Followed by a cappuccino and a flapjack dipped in chocolate.

The cappuccino not great, large amount of froth and foam. The flapjack excellent.

On sale bags of beans and the little V60 used to make my filter coffee.

Nothing was priced. No roast date on the beans nor could I find the weight. Best by for coffee is meaningless.  A speciality coffee shop would have more information on the beans, though more than would find in a supermarket on brand coffee.

Staff very pleasant and helpful.

I was looking forward to a coffee and was gravely disappointed. On the other hand I was not expecting to eat and found the food to be excellent.

I would highly recommend for the food and ambience, but not somewhere I would go for a  coffee.

Afternoon in Farncombe and Godalming

July 25, 2017

A pleasant hot sunny day, welcome after the last three cold, wet days.

Afternoon zig-zagging back and forth between Farncombe and Godalming.

The idea had been, set off an hour and a half early, coffee at a coffee shop in Farncombe, Natter Cafe, then on to Godalming for lunch at Cafe Mila. Only it did not quite work out that way.

No train for Farncombe, it had been cancelled. Half an hour wait for the next train.

I had intended, cappuccino at Natter Cafe, then on to Godalming for lunch.

Instead, a filter coffee with a V60, watercress soup, then fish cakes with salad, then a cappuccino and a cake.

The filter I found to be too strong. Many reasons, too much coffee, poor quality coffee, roasted to dark, grind too fine.

I asked for a glass of water. I used the glass for the coffee.

The soup, watercress soup, was excellent. As was the fish cakes and salad.

Surprisingly busy for lunch, I say surprising as nothing in Farncombe. Though it did then die down.  To then pick up again mid-afternoon.

Cappuccino was not very good, though chocolate dipped flapjack excellent.

Irony, I was there for the coffee, but found the food to be far better than the coffee.

I then found I had no money.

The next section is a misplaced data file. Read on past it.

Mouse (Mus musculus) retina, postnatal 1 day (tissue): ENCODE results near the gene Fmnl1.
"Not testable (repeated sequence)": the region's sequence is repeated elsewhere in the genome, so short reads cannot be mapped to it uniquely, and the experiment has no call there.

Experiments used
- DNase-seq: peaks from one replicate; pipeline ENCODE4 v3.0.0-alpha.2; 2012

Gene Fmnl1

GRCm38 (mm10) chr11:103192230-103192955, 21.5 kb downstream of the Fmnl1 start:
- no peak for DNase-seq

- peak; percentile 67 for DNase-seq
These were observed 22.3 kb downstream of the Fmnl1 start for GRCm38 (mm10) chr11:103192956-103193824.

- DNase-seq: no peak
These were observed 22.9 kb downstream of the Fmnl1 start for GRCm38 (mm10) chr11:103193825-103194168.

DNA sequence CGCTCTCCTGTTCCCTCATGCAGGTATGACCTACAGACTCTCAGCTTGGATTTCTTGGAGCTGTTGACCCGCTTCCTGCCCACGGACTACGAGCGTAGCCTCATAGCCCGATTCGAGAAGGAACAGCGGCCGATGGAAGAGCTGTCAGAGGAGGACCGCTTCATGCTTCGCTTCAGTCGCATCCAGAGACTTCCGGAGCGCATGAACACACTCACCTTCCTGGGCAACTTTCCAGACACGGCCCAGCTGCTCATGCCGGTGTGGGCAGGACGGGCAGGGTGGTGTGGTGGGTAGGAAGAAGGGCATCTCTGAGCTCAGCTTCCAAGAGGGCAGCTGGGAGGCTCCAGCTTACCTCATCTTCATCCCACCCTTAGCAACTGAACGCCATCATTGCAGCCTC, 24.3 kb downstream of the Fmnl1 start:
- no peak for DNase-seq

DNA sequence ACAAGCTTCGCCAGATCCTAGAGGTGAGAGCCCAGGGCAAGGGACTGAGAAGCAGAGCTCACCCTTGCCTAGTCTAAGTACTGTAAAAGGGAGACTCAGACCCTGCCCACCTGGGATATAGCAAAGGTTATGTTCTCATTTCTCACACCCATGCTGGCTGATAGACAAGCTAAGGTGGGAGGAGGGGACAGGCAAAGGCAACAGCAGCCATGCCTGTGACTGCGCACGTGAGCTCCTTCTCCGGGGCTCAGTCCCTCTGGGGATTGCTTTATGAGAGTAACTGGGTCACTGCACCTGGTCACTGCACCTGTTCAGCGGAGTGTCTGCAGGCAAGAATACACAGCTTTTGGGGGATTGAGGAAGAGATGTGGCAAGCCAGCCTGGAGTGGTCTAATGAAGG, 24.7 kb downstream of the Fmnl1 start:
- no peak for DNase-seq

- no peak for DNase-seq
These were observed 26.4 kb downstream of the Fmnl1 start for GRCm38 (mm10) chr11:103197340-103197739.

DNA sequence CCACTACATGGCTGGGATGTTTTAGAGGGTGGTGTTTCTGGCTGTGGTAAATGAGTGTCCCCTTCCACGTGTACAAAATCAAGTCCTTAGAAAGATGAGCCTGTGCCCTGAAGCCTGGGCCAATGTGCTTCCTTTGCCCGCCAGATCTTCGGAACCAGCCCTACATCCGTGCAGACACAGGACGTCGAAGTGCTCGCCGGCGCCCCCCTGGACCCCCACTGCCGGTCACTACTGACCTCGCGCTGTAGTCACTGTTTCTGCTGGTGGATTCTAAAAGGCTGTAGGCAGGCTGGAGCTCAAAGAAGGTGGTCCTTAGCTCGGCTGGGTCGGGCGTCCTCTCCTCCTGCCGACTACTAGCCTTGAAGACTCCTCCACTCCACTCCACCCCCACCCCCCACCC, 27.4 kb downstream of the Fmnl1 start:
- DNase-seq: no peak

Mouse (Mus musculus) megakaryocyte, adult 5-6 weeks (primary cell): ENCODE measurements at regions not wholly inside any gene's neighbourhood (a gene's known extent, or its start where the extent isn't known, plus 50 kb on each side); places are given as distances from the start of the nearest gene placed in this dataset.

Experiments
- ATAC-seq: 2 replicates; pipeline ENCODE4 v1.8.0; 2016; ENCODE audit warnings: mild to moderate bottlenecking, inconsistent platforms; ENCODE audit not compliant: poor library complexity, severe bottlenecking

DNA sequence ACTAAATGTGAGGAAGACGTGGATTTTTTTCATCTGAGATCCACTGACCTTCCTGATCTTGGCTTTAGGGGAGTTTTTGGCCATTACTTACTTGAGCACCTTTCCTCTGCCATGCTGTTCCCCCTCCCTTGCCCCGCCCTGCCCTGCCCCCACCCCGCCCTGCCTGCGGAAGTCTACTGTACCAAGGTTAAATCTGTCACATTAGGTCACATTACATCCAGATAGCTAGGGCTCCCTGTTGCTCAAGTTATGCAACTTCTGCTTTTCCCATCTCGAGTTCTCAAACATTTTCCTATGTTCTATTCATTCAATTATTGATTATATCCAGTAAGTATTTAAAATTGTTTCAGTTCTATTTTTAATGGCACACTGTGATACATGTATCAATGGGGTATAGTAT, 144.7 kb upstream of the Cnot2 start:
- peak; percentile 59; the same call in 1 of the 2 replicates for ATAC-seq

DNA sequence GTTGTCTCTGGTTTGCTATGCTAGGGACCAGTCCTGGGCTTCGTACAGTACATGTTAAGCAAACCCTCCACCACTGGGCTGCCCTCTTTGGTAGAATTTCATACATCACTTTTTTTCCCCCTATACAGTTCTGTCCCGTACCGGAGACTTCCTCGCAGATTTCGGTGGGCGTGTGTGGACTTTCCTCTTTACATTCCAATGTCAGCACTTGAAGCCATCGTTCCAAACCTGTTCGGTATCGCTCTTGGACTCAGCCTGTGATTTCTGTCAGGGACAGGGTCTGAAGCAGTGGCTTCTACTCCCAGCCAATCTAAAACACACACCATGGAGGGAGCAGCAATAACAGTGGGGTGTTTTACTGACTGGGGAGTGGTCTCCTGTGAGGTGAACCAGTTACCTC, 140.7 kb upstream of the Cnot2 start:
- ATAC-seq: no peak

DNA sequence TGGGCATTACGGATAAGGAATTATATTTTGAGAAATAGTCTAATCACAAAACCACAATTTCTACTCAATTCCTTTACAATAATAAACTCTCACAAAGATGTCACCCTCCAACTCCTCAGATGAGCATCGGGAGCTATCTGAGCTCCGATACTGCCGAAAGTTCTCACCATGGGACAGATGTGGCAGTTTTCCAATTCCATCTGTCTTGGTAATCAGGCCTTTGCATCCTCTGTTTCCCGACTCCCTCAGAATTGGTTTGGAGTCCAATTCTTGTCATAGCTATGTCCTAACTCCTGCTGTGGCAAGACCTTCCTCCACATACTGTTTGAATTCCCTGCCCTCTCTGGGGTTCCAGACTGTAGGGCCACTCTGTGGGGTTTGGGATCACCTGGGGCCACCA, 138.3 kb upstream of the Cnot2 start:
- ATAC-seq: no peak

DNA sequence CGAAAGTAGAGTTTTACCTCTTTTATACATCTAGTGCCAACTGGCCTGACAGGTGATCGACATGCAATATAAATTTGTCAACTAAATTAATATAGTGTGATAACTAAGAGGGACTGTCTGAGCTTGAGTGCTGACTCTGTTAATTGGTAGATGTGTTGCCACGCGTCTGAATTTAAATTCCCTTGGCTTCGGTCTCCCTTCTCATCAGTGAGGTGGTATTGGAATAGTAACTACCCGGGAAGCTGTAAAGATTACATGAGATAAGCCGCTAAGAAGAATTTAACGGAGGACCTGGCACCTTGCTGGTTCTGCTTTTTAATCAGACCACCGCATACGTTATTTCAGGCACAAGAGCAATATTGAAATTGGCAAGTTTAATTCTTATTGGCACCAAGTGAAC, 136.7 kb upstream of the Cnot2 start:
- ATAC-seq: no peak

They trusted me to leave, go to Godalming, return, then pay, which I did.

I looked in Cafe Mila before my return.

On my way to the station I realised, no phone, I had left in Cafe Mila.

I could see it was one of those days.

Luckily, cafe Mila had my phone when I returned.

In Cafe Mila, an art exhibition, Love and Light.

A wander through Godalming, saw a bus at 1828, went for a walk by the River Wey.

Rather than walk back, I kept on along the river to catch the bus at the other end of Godalming.

I then found I had somehow misread the timetable, there was no bus.

I could have walked back though Godalming caught a bus to Guildford, but decided instead, catch a  train.

I did not know how long I would have to wait. Luckily only a  little over five minutes, again for a train from Guildford.

Why buy coffee from a supermarket?

July 24, 2017

The furore created by the decision of Sainsbury’s to ditch FairTrade has raised two separate but interrelated questions. Why FairTrade, why buy coffee from a supermarket? Which leads to another, are there not superior alternatives?

Since the furore arose I have checked out the shelves of three UK supermarkets, Asda, Sainsbury’s and Waitrose, and for comparison a little indie food shop Food for Thought.

Asda and Sainsbury’s were stacked with rubbish undrinkable brand coffee. Only a small section with what could remotely be called quality coffee.

In Waitrose, half the shelf space stocked with an attempt at quality, the other half rubbish brand coffee. If nothing else, exposing the lie Waitrose shoppers have good taste.

One of the criticisms of Sainsbury’s pulling out of FairTrade, was that in Waitrose will find FairTrade.

I did not, maybe I should have looked harder.

I did though find coffee from Union Hand-Roasted Coffee. Quality coffee, not FairTrade but direct trade. It was the only coffee with a roast date, old coffee, past its best.

FairTrade is little more than a brand to make buyers feel good, they have done their bit by picking up a bag of FairTrade coffee.

Coffee is traded on international commodity markets, Arabica in New York, Robusta in London. It has no intrinsic value, it is a commodity to speculate on. Unfortunately the price speculators will gamble on, impacts on the livelihoods of coffee growers, as everything is pegged to that price.